In a production truck, there are usually 84+ different monitors on a wall, a production switcher with 1,000+ buttons on a desk where the director sits, and the crew. At the front of the truck, the director is watching the screens and tells the technical director what to do such as “go to 4” or “fade to 15”. The technical director has to be ready to put any camera, person, or replay on TV by pressing the right buttons. The director has to think four or five steps ahead and make sure to catch all the important things that happen in order to guide the technical director. Behind them, the producer is also there speaking into the talent’s ear and to the crew via speakers and headsets. Another important person to have in the production truck is an audio consultant who will make sure that everything sounds as good as it looks. Some of the other members of the crew may include the camera operator, video tape operator, video technician, audio mix engineer, audio assistant A2, graphics operator, stage manager, utilities, and an engineer in charge (EIC).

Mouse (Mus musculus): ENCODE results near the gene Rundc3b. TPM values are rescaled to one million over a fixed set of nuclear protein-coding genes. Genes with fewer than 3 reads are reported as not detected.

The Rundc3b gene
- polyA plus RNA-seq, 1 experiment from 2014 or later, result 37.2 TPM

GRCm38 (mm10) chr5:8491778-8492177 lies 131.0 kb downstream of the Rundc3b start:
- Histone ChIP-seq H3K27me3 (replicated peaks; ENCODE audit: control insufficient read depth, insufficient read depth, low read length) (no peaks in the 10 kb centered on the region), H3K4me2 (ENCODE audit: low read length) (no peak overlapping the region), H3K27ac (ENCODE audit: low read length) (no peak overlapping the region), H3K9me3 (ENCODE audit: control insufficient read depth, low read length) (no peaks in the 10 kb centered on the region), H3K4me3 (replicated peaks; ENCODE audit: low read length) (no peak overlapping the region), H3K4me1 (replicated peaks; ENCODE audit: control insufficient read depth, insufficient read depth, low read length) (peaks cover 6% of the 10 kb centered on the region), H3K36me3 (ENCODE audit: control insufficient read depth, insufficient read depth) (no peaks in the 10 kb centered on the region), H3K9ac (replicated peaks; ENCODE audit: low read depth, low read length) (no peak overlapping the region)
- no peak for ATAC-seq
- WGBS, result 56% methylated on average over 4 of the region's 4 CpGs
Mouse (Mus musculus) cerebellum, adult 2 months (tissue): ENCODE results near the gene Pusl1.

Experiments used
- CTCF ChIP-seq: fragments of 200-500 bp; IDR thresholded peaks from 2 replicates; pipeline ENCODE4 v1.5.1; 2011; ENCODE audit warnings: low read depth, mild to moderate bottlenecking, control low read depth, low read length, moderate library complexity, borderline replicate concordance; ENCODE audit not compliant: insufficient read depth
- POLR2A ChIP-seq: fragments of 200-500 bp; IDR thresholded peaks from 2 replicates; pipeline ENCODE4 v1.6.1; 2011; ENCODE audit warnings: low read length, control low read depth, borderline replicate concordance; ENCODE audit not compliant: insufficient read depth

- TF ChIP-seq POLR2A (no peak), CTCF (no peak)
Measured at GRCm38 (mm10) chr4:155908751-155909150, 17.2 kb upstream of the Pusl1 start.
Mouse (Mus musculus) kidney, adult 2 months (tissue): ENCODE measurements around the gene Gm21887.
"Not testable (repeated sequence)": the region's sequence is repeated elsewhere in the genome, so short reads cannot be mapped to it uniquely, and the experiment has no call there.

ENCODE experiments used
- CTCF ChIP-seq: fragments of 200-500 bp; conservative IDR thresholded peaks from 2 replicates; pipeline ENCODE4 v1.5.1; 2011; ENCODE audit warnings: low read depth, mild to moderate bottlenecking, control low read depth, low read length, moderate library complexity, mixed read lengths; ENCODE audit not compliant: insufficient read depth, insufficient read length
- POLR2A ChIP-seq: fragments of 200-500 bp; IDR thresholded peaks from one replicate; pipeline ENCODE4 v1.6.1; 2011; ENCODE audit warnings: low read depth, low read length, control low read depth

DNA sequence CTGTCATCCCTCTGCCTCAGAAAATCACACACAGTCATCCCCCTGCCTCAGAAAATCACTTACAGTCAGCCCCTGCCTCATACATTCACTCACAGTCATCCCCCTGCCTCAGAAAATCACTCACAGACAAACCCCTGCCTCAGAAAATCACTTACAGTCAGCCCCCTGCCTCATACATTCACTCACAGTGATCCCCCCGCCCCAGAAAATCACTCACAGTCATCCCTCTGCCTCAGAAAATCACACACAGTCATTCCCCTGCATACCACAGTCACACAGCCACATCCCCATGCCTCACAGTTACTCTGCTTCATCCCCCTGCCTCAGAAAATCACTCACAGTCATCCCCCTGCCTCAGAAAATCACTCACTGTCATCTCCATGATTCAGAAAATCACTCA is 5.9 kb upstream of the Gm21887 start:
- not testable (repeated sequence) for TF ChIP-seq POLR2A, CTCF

Before the game, producers need to make sure that the tape elements and graphics are ready such as the show opening, feature stories, bookends, voice overs, and more. To do this, the graphics team has to prepare 1,000 graphics, making sure that every record or outcome is covered.
In another truck, the Fox Sports NFL crew also has a Cablecam, “the flying camera that shoots behind the line of scrimmage during plays, sees huddles from above, and finds players in spots no other camera can” (The Verge). The Cablecam has become a staple to Fox and it’s now a key piece of any NFL broadcast because the camera can get certain shots that others can’t capture.